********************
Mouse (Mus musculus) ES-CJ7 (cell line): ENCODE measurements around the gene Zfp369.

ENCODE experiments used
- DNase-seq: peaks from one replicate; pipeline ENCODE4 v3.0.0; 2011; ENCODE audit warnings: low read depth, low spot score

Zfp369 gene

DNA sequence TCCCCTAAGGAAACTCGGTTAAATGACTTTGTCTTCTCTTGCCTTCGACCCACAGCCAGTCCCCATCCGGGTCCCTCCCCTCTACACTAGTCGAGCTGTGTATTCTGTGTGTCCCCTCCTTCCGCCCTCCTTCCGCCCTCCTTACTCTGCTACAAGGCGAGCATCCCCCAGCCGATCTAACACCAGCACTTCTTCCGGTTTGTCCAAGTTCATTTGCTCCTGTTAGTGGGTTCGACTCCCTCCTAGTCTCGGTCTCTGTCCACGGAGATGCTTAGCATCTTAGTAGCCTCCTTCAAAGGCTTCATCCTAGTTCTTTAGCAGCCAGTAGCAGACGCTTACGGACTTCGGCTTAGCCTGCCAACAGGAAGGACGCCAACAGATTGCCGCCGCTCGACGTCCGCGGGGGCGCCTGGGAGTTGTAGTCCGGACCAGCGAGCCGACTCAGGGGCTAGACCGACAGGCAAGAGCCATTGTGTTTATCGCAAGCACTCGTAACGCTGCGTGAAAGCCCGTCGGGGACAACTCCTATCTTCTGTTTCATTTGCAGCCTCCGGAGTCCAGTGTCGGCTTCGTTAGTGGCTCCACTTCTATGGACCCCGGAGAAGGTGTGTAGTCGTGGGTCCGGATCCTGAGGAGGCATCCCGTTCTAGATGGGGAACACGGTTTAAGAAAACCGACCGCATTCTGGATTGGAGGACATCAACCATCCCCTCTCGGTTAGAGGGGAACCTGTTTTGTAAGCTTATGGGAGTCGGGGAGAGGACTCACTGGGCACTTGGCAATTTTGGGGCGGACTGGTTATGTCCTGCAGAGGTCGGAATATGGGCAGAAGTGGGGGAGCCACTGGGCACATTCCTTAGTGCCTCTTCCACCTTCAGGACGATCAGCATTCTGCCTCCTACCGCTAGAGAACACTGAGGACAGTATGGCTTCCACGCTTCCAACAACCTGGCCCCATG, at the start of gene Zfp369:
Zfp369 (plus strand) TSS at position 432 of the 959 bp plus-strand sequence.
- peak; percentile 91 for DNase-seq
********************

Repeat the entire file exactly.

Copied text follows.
Mouse (Mus musculus) ES-CJ7 (cell line): ENCODE measurements around the gene Zfp369.

ENCODE experiments used
- DNase-seq: peaks from one replicate; pipeline ENCODE4 v3.0.0; 2011; ENCODE audit warnings: low read depth, low spot score

Zfp369 gene

DNA sequence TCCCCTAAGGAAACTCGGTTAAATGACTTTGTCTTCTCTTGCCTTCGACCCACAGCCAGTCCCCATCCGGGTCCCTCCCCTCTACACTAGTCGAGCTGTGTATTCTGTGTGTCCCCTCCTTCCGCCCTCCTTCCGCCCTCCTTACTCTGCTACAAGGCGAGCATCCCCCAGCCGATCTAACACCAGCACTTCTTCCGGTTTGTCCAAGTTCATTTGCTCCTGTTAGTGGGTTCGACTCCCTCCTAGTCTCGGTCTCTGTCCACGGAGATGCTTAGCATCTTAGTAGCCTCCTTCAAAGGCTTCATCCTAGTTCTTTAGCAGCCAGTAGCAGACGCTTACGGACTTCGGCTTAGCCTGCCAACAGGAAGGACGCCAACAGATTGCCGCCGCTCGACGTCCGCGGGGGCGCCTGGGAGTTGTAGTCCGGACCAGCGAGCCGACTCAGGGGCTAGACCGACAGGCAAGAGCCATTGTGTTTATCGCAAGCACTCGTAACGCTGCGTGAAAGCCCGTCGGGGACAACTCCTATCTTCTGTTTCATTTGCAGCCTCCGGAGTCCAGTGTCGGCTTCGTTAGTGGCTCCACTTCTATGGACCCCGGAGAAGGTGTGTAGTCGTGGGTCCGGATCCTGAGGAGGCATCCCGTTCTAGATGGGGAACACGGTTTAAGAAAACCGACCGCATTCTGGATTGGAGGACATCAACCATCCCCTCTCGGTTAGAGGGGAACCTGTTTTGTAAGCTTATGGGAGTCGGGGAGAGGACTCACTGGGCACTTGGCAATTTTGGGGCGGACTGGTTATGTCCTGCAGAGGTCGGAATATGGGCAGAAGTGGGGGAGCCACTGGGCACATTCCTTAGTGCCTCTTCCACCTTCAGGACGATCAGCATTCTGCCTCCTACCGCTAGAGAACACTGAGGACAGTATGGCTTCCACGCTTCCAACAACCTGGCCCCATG, at the start of gene Zfp369:
Zfp369 (plus strand) TSS at position 432 of the 959 bp plus-strand sequence.
- peak; percentile 91 for DNase-seq